Organisms of herbivores that feed on indigestible plant foods, which contain a lot of fiber (cellulose), have developed special methods of assimilation during evolution, since in the gastrointestinal tract of most herbivores the cellulase enzyme that breaks down cellulose to glucose is not formed. The most common way is to fill the intestines with symbiotic microorganisms that can ferment cellulose and turn it into glucose suitable for absorption. In this way, many mammals digest cellulose.
For example, in ruminants of the order Artiodactyl symbionts (bacteria and ciliates that break down cellulose) are located in the front of the digestive tract, mainly in the multi-chamber stomach, i.e. where digestion takes place, but in many animals (in equines from the order rabbits, termites, etc.) symbionts settle in the back of the intestinal tract – in the cecum and colon, that is, where there is absorption. Along with the symbiotic method of digesting plant foods, many species exhibit coprophagy, i.e., eating their feces, as a result of which the digested mass is secondarily exposed to microorganisms. Coprophagy, for example, is characteristic of gorillas, rabbits, and most rodents. It provides the reabsorption of nitrogen from the absorbed intestinal symbionts and vitamins produced by them.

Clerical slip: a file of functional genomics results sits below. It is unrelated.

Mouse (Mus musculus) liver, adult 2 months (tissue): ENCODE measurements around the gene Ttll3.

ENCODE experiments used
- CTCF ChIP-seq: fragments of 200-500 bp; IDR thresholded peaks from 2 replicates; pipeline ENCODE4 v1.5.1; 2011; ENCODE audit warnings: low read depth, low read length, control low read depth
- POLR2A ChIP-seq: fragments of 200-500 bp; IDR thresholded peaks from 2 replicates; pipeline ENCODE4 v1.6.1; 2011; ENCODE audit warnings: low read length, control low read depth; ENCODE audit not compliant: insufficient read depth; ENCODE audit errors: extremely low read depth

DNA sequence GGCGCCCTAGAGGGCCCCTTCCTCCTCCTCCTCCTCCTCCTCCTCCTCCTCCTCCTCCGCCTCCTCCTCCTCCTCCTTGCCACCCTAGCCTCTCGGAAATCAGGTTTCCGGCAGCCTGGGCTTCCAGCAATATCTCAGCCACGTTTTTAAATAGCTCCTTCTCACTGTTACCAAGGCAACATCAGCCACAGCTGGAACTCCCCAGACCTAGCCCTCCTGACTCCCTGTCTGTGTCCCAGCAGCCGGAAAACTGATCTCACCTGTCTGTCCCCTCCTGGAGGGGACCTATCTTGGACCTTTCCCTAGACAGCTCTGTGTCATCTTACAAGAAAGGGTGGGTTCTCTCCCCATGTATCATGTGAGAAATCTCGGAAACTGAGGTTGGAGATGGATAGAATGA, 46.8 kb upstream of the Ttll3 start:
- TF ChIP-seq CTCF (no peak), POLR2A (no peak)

Predators saliva does not contain enzymes, because predators do not chew food, but cut it with powerful jaws and swallow large portions. They need a big stomach. It is extensive, accounting for 60 -70% of the total digestive system. This explains that predators are capable of eating food up to once a week (since they manage to kill an animal quite rarely). The length of the small intestine in predators is much shorter (from 3 to 6 sizes of the body of a predator) than in herbivores (10-12 body sizes). The colon of the predators is short and smooth. In herbivores, it is long with an uneven surface.
In parasites, a simplification (or disappearance) of the digestive system occurs during evolution.